Blog Post #606 – G. Tackaberry & Sons Construction Fined $110,000 after Worker Killed

Excerpt from the government of Ontario’s ‘Newsroom’

G. Tackaberry & Sons Construction Company Limited, a producer of sand, gravel and other aggregate products, has been fined $110,000 for a violation of Ontario’s Occupational Health and Safety Act after a worker was killed.

On October 29, 2012, a crew of workers was preparing to dismantle mobile rock crushing equipment at the company’s surface mine known as the Woods Quarry located at 5436 Woods Drive in Elizabeth-Kitley Township near Athens. The piece of equipment, a stacker conveyor, consists of a hopper and a truss frame that supports a conveyor belt 120 feet long and 36 feet high at one end.

The workers were required to fold and lower the stacker’s top (or head frame) onto the lower (centre) frame so it could be moved to another surface mine location. However, a belt restraint bar on the stacker was preventing the head frame from being fully lowered.

A crew member lifted another worker to a height of about nine feet to the head frame, using a front end loader; the worker then climbed between the partly-folded head and centre frames to access a pin securing the belt restraint bar. It is believed the worker accidentally made contact with a main hydraulic fitting that controls the height of the head frame, which was positioned directly above the worker. The hydraulic cylinder broke, causing a sudden release of the hydraulic fluid and pressure.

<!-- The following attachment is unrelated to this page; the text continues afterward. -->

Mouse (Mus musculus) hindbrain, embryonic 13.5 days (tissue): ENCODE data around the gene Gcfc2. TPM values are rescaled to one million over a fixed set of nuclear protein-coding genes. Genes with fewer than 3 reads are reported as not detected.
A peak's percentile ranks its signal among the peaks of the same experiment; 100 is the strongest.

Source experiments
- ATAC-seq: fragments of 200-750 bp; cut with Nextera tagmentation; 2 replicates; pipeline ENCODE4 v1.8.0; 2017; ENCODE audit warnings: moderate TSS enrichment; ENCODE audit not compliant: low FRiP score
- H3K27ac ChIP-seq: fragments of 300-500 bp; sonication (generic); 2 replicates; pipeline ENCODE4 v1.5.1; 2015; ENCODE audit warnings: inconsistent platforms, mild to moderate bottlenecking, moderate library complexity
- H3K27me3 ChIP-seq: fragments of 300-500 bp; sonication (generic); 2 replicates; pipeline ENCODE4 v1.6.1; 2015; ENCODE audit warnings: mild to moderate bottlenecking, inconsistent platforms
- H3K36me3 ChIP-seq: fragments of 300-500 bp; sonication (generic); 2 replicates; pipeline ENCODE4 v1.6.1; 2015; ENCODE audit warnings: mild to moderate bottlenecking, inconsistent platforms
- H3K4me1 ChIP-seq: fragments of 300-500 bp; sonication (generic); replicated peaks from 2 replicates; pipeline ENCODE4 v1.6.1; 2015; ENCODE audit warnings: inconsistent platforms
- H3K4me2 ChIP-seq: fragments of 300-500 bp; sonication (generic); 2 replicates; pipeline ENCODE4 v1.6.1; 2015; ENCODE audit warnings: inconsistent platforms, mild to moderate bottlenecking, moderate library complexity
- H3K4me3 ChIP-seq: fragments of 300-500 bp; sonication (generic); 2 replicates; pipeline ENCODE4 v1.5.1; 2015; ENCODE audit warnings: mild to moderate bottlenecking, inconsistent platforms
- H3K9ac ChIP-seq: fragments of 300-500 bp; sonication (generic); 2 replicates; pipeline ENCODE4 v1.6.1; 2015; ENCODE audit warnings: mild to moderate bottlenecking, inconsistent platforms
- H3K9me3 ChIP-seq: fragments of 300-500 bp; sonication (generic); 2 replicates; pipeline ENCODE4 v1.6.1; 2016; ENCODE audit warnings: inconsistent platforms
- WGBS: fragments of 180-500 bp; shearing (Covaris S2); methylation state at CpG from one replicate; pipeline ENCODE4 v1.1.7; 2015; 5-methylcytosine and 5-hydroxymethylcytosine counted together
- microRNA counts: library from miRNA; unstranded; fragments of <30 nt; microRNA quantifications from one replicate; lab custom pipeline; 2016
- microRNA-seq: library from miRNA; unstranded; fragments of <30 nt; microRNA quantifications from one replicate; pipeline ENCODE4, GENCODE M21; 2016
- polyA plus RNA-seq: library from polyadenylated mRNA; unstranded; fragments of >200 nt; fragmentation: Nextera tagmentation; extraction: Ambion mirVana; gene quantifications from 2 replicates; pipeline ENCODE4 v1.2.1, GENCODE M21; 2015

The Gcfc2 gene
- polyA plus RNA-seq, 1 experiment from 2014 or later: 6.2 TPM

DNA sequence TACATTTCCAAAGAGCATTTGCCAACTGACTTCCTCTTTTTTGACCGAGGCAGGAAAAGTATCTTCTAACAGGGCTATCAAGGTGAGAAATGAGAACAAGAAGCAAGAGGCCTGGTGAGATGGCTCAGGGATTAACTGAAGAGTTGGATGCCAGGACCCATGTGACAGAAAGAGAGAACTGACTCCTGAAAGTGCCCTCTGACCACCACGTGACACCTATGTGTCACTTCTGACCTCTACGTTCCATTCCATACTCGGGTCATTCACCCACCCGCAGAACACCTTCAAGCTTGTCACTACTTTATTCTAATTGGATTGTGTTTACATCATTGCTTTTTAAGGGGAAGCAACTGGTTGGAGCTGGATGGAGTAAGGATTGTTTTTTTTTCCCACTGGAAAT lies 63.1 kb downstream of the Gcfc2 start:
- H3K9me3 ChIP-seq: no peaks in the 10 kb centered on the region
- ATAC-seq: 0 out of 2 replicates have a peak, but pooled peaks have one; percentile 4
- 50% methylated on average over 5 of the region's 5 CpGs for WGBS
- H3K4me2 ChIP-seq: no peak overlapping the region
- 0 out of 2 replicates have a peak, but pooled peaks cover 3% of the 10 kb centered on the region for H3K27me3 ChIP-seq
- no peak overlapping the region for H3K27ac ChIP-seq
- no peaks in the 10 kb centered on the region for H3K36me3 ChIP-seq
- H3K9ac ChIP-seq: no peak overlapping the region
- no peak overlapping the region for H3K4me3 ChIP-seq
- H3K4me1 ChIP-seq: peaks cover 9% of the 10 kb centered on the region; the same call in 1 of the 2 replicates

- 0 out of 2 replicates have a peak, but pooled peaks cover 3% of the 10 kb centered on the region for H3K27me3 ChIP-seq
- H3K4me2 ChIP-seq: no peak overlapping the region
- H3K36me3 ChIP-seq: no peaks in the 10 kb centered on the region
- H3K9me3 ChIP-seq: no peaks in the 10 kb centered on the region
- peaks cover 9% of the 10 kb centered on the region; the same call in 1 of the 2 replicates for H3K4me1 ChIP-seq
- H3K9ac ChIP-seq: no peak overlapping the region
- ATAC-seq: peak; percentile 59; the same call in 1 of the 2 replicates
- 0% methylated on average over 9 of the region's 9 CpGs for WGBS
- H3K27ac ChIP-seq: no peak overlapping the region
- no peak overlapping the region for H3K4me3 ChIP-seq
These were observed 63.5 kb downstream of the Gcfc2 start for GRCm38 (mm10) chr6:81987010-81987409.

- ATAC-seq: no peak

There was no blocking material in place between the head frame and the centre frame to prevent the subsequent collapse of the head frame on the worker. The worker later died from the crushing injuries.
G. Tackaberry & Sons Construction Company pleaded guilty to failing, as an employer, to ensure that the stacker conveyor’s head frame was blocked so as to prevent its accidental lowering as required by the Occupational Health and Safety Act, and was fined $110,000.

The fine was imposed by Justice of the Peace Raymond J. Switzer. In addition to the fine, the court imposed a 25-per-cent victim fine surcharge as required by the Provincial Offences Act. The surcharge is credited to a special provincial government fund to assist victims of crime.

My opinion

The law(s) in contravention:

G. Tackaberry & Sons was found guilty of a contravention of a section of Ontario ‘Mining and Mining Plants’ regulation 854/90.

They were also in violation of section 25, subsection 1 (c) of the OHSA which states,

The employer shall,

“(c) the measures and procedures prescribed are carried out in the workplace.”

A toolbox or tailgate meeting prior to the work being done should have been engaged and all possible hazards identified. This type of procedure should have been in place but was not. I was also surprised to find that a worker was lifted up into position by a front end loader. (I do not think the manufacturer had this type of operation in mind) Lockout and Tagout procedures cover the blocking of parts of a machine that may move during maintenance, repair or dismantling.

I do hope that the reader has learned that even a dismantling procedure should be formulated and discussed by competent people prior to any work being done. If this is not accomplished at your facility then your people will be at risk and the MOL will be calling.

Remember – In Ontario, “ALL Accidents are Preventable”

HRS Group Inc. has a great team that can help you with all your health and safety needs including ‘Due Diligence’, ‘Mining Safety Awareness’ and ‘Standard Operating Procedures’. Contact Deborah toll free at 1-877-907-7744 or locally at 705-749-1259.

We can also be reached at 

‘Work’ and ‘Play’ safe.

Daniel L. Beal
CHSEP – Advanced Level
VP & Senior Trainer

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